Almost everything we do involves speech, language and/or communication. Everyday tasks, learning, sorting out problems, having a conversation, getting a job, making friends and having fun all rely on our ability to communicate.
Being able to say what you want to say and to understand what other people are saying is the most important skill we need in life. Yet many people take communication for granted. Some children and young people have difficulty communicating with others; they have speech, language and communication needs - often referred to as ‘SLCN’.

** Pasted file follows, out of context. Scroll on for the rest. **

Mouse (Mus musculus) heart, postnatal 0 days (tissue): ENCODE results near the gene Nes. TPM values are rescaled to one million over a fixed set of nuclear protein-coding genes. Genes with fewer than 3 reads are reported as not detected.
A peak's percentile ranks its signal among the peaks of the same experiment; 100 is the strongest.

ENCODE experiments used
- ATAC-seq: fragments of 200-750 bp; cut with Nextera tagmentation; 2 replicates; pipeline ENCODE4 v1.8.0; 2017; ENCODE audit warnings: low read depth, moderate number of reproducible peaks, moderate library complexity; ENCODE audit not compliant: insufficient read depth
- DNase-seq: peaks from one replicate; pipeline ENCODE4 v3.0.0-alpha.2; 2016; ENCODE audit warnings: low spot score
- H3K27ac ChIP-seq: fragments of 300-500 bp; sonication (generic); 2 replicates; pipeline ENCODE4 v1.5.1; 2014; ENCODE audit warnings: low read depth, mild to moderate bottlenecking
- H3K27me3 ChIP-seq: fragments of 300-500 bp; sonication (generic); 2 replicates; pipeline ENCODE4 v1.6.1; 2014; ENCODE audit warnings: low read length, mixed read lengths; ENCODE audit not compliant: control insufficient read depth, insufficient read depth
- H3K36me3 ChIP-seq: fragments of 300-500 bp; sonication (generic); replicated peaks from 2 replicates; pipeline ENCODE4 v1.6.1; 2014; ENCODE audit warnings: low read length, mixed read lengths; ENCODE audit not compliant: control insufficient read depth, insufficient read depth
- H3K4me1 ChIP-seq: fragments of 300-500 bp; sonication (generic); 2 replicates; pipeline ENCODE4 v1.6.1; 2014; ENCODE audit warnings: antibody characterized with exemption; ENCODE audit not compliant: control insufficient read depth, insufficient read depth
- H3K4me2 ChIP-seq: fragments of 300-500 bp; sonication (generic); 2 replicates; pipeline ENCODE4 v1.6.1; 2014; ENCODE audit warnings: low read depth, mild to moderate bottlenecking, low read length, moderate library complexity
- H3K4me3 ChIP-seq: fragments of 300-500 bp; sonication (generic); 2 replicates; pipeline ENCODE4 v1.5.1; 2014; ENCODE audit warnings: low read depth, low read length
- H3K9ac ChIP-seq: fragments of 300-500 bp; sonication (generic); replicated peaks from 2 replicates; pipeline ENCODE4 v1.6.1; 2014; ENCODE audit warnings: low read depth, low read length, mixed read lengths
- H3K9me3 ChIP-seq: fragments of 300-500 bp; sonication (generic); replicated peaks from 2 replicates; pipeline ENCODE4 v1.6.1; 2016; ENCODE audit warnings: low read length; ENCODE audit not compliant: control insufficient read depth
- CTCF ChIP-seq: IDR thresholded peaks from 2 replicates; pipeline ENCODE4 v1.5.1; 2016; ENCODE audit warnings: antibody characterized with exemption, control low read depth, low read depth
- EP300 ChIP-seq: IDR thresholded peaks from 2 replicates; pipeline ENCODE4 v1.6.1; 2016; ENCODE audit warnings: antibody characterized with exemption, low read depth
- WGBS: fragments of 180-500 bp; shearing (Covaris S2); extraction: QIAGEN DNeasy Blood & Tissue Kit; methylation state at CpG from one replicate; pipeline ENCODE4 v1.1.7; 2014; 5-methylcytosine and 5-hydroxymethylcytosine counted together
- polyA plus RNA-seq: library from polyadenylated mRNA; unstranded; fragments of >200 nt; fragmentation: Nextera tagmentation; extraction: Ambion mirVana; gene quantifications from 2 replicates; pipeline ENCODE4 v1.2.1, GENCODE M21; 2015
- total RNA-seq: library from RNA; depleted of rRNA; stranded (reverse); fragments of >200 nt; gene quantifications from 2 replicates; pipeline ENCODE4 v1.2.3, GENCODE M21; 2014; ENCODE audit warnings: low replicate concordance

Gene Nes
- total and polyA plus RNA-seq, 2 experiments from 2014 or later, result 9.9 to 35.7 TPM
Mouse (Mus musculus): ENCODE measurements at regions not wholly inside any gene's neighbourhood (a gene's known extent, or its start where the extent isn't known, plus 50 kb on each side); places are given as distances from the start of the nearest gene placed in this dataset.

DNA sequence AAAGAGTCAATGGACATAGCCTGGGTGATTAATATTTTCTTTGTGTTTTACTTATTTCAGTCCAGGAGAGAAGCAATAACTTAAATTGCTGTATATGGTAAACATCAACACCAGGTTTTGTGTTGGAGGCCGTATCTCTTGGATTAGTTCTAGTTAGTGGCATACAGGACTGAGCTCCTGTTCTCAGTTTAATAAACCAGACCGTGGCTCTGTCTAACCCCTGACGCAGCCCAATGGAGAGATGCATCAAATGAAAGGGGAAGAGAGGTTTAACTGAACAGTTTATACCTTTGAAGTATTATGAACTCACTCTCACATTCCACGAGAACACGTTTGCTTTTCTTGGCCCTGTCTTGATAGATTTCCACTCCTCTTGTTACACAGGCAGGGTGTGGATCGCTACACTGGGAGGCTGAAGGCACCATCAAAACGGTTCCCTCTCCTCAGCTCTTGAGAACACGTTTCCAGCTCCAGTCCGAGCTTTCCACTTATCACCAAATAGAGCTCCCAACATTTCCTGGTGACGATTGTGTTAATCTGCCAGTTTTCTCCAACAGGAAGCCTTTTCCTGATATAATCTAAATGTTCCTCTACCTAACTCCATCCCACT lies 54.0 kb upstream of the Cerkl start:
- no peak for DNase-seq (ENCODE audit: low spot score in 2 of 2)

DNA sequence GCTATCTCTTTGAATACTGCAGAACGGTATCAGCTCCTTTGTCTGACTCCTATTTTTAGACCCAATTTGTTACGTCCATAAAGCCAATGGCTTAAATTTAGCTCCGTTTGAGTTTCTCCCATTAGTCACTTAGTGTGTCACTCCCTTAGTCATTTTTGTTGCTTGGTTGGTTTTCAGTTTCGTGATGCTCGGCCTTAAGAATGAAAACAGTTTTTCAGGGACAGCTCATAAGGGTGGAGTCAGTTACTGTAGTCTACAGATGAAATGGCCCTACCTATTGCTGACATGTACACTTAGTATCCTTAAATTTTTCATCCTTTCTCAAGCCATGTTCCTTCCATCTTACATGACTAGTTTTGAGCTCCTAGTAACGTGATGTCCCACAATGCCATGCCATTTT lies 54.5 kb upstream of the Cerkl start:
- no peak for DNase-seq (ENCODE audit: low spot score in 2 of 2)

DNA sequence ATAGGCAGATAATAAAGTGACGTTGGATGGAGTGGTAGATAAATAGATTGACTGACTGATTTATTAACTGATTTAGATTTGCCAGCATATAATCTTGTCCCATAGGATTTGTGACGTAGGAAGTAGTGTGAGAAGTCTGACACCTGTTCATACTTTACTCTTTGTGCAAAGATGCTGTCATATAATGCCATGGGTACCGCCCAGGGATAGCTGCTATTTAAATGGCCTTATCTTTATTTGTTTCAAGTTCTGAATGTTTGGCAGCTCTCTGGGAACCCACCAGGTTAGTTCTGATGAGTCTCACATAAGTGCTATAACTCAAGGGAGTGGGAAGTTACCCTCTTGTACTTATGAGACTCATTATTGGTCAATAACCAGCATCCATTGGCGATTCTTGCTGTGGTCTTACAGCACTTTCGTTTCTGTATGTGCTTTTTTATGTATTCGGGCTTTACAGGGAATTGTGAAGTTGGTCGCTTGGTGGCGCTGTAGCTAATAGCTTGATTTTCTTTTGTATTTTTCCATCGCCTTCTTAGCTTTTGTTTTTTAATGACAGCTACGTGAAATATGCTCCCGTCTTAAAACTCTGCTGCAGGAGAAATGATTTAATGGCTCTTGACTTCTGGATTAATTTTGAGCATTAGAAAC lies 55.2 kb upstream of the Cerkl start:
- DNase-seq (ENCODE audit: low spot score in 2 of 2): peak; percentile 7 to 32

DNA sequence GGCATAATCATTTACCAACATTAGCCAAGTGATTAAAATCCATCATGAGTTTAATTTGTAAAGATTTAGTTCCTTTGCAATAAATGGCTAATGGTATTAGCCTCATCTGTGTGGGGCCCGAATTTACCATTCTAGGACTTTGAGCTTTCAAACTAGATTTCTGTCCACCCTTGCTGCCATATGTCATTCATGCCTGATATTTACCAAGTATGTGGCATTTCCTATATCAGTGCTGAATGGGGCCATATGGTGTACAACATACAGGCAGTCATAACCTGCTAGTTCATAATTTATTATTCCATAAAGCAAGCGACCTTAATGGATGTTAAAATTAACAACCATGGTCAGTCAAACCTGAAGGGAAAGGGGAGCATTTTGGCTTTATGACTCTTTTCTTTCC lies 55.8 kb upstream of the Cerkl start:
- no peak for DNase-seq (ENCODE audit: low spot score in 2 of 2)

The booklet linked below provides information about children who may need some additional help with their communication, some signs to look out for and some ways to provide further help.
If you have any concerns about your child's communication development please speak to a member of staff or your GP.